Friday, July 2nd, 2010
On the Monday before this Fourth of July, Supreme Court Justice Clarence Thomas issued a concurring opinion in McDonald v. Chicago, the case ruling that the Second Amendment right to keep and bear arms applies to the states. Unlike his four concurring colleagues, Justice Thomas based his decision not on the due process clause of the Fourteenth Amendment but on its privileges and immunities clause, a provision that had been rendered largely inoperative by the Supreme Court in the Slaughterhouse Cases in 1873.
“No state,” reads the Fourteenth Amendment, “shall make or enforce any law which shall abridge the privileges or immunities of citizens of the United States.” It is interesting to think of the rights proclaimed self-evident by the Declaration of Independence and set out in the Constitution in those terms. I believe we ordinarily think of those rights as immunities. We are free to speak and write, to keep and bear arms, to be immune from unreasonable searches and seizures, to be safeguarded against deprivation of life, liberty, and property without due process of law. Government’s power is limited and we are immune from interference in those particular respects.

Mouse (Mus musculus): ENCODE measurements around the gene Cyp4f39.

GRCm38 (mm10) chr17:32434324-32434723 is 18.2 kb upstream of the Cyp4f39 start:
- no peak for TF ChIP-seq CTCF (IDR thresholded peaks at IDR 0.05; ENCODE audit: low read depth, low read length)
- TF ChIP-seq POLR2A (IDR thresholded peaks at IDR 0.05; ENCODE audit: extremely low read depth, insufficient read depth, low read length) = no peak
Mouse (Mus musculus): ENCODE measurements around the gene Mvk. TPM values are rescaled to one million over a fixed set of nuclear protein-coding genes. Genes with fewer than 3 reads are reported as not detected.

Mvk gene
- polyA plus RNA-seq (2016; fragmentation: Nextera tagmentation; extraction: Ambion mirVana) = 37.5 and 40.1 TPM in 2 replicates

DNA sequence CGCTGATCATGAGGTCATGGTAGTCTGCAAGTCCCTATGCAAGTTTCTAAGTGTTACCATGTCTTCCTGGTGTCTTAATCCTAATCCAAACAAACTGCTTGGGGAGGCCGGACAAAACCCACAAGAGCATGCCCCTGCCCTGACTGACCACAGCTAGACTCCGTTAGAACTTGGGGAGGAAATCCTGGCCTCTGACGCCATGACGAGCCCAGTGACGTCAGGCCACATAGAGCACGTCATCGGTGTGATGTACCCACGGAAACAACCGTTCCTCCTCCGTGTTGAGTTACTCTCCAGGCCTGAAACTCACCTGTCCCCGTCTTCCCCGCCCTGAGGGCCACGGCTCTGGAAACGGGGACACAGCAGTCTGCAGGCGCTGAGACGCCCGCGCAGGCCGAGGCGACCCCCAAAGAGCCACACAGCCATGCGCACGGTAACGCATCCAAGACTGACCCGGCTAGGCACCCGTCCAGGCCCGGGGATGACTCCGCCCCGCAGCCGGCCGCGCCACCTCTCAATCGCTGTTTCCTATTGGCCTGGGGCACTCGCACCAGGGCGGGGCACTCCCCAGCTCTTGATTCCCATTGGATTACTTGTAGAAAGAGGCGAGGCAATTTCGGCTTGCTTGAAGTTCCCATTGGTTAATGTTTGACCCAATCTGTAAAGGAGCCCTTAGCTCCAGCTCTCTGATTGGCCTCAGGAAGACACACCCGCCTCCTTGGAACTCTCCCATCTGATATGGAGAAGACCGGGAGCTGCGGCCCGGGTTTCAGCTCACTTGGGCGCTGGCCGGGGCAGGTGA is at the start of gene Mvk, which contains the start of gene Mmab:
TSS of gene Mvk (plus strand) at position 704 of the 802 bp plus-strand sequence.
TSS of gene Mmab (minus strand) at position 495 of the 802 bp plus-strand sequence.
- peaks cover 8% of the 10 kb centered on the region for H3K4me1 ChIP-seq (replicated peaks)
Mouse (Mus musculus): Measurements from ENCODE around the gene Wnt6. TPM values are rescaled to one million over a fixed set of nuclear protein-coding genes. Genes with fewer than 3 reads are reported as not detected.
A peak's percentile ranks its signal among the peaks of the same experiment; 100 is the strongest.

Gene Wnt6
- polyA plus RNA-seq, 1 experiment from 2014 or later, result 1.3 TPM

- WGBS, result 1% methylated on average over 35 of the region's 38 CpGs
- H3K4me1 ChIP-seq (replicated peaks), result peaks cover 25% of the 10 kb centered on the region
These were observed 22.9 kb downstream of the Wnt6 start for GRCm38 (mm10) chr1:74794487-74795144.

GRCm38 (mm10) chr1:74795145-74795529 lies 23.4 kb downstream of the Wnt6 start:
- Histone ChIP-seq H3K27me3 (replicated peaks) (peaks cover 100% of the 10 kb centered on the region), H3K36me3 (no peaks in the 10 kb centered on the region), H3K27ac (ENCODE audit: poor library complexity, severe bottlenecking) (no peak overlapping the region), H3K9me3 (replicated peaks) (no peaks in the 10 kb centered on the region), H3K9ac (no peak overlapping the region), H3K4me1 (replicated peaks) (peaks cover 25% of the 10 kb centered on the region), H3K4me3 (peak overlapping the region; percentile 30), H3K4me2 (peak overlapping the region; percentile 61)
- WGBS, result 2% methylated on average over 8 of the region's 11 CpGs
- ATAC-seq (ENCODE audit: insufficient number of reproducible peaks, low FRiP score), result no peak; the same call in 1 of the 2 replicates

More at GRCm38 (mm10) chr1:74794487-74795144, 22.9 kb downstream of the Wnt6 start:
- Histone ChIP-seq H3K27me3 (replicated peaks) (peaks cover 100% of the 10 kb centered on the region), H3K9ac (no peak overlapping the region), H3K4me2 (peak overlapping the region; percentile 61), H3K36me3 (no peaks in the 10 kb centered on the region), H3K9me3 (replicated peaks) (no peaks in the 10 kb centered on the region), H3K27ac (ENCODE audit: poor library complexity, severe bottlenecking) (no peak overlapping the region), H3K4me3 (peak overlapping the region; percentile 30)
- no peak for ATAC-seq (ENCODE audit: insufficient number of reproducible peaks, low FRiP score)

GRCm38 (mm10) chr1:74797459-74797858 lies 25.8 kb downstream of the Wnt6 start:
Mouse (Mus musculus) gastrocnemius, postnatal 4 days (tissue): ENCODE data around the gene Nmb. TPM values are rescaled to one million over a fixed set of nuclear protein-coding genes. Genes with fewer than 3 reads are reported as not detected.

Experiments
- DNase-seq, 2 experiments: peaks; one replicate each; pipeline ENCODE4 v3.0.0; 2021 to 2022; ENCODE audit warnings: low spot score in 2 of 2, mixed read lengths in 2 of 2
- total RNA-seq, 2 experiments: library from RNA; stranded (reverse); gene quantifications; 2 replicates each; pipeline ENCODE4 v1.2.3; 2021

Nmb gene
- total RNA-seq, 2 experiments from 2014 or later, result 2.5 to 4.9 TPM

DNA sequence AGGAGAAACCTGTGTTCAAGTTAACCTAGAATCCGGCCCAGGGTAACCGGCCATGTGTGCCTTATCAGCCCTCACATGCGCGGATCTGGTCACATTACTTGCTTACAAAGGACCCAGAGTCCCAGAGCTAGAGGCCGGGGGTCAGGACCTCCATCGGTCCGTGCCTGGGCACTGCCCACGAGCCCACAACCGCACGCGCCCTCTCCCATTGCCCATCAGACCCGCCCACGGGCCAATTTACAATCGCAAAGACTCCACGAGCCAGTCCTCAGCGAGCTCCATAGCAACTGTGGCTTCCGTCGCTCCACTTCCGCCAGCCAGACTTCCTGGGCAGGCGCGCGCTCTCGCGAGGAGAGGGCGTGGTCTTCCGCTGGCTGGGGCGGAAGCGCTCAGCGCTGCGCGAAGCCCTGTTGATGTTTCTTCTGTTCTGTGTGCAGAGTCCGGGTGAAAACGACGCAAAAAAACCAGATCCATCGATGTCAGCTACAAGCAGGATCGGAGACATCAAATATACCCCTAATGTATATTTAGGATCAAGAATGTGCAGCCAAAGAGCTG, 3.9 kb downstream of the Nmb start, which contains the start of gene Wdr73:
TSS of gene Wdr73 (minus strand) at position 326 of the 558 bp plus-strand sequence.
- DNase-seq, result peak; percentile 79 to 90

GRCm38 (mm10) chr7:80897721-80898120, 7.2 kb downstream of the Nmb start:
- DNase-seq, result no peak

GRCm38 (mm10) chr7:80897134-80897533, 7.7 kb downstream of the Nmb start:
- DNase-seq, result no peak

But I believe that it is even more fitting and proper to think of citizenship in terms of privileges. Those of us born as United States citizens or naturalized as such are privileged to partake of a heritage which not only gives us rights but responsibilities. We are part of a nation of mass prosperity and economic creativity, a nation that has led the world (despite current problems) into the broad sunlit uplands in which hundreds of millions have been able to lift themselves from poverty into independence and affluence. As American citizens, we have a responsibility to build on the work done by those before us to ensure that this heritage is forwarded, not forfeited.
We also live in a nation that has important responsibilities in the world. The Constitution was written by representatives of the Atlantic seaboard states for a nation of 3 million people; we are a continental nation of 310 million now, a nation with the greatest military might ever assembled. George Washington hoped that we would be an example to the world, and we have been. But in time we have become something very much more: a liberator of millions, a source of hope for the persecuted, and a focus of fear for their oppressors. Again, we have a responsibility to further the work of the giants on whose shoulders we are lucky enough to stand.
Justice Thomas’s decision may in time revive the long-dormant privileges and immunities clause. In the meantime, we need to appreciate not only our immunities but our privileges as citizens of the United States.
Michael Barone is a resident fellow at AEI.
Image by Thorne Enterprises.
Cross-posted at the Enterprise Blog.